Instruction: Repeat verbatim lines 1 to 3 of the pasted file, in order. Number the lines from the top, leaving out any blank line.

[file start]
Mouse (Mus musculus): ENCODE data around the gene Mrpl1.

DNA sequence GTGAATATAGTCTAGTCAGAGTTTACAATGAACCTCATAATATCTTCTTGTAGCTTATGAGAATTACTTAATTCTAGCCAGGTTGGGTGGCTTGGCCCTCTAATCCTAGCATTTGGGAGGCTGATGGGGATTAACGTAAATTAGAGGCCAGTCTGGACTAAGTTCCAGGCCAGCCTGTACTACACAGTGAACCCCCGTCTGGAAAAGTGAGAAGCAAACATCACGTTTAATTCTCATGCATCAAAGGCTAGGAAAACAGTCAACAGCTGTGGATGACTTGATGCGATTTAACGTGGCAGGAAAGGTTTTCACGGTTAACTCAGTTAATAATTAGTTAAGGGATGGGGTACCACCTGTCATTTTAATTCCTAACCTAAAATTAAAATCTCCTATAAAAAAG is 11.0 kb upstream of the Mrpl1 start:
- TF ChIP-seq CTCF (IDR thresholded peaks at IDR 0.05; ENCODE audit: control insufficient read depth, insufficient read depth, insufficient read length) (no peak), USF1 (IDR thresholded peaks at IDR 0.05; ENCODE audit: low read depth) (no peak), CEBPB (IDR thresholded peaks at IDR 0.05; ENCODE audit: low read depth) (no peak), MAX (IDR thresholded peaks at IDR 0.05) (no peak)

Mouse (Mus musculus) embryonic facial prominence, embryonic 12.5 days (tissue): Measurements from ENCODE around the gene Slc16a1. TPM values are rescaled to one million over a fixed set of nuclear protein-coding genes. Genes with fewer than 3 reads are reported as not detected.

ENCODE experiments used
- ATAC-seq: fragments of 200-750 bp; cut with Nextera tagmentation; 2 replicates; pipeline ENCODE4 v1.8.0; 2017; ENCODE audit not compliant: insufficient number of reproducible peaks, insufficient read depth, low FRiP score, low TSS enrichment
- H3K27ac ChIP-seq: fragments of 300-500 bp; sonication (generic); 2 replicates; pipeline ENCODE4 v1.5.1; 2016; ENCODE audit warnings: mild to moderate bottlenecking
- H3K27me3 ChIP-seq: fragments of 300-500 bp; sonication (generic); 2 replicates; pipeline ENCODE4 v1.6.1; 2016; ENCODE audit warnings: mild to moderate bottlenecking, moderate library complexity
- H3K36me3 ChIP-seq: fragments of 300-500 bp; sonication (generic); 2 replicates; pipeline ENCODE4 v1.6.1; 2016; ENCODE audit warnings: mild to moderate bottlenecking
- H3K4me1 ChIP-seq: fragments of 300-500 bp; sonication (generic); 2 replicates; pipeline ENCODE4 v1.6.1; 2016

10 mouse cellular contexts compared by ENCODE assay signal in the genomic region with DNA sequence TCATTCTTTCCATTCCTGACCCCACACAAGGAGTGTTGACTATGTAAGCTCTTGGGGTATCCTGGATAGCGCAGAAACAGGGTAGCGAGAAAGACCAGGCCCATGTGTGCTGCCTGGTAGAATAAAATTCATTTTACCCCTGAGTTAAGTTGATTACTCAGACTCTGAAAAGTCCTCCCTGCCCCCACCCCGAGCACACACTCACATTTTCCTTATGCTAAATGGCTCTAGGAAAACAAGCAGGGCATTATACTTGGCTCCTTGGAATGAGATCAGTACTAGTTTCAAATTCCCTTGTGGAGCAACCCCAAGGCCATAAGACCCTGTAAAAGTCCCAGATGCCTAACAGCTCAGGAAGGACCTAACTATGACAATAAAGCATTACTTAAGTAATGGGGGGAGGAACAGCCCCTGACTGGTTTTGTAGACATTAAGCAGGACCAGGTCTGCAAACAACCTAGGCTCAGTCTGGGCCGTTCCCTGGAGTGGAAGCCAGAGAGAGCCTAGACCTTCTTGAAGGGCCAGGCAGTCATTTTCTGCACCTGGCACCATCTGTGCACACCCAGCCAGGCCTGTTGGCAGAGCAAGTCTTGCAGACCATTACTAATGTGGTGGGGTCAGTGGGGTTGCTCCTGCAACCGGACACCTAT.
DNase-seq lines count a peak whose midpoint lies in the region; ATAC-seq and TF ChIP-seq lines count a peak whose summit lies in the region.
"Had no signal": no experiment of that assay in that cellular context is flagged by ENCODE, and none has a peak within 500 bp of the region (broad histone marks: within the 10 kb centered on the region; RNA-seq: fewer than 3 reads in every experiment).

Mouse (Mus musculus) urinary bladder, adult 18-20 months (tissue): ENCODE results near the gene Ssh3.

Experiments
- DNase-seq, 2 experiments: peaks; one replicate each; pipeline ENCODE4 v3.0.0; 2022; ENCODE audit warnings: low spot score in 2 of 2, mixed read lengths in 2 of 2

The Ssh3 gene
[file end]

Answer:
Mouse (Mus musculus): ENCODE data around the gene Mrpl1.

DNA sequence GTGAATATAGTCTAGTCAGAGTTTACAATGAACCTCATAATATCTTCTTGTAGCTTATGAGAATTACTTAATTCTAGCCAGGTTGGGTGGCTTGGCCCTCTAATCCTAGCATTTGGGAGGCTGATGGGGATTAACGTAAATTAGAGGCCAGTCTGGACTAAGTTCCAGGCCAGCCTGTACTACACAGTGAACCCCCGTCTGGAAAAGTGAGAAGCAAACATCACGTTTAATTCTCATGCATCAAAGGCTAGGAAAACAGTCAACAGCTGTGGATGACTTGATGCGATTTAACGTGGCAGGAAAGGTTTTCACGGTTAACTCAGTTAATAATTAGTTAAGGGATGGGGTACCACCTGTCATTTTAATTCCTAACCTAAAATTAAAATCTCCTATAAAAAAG is 11.0 kb upstream of the Mrpl1 start:
- TF ChIP-seq CTCF (IDR thresholded peaks at IDR 0.05; ENCODE audit: control insufficient read depth, insufficient read depth, insufficient read length) (no peak), USF1 (IDR thresholded peaks at IDR 0.05; ENCODE audit: low read depth) (no peak), CEBPB (IDR thresholded peaks at IDR 0.05; ENCODE audit: low read depth) (no peak), MAX (IDR thresholded peaks at IDR 0.05) (no peak)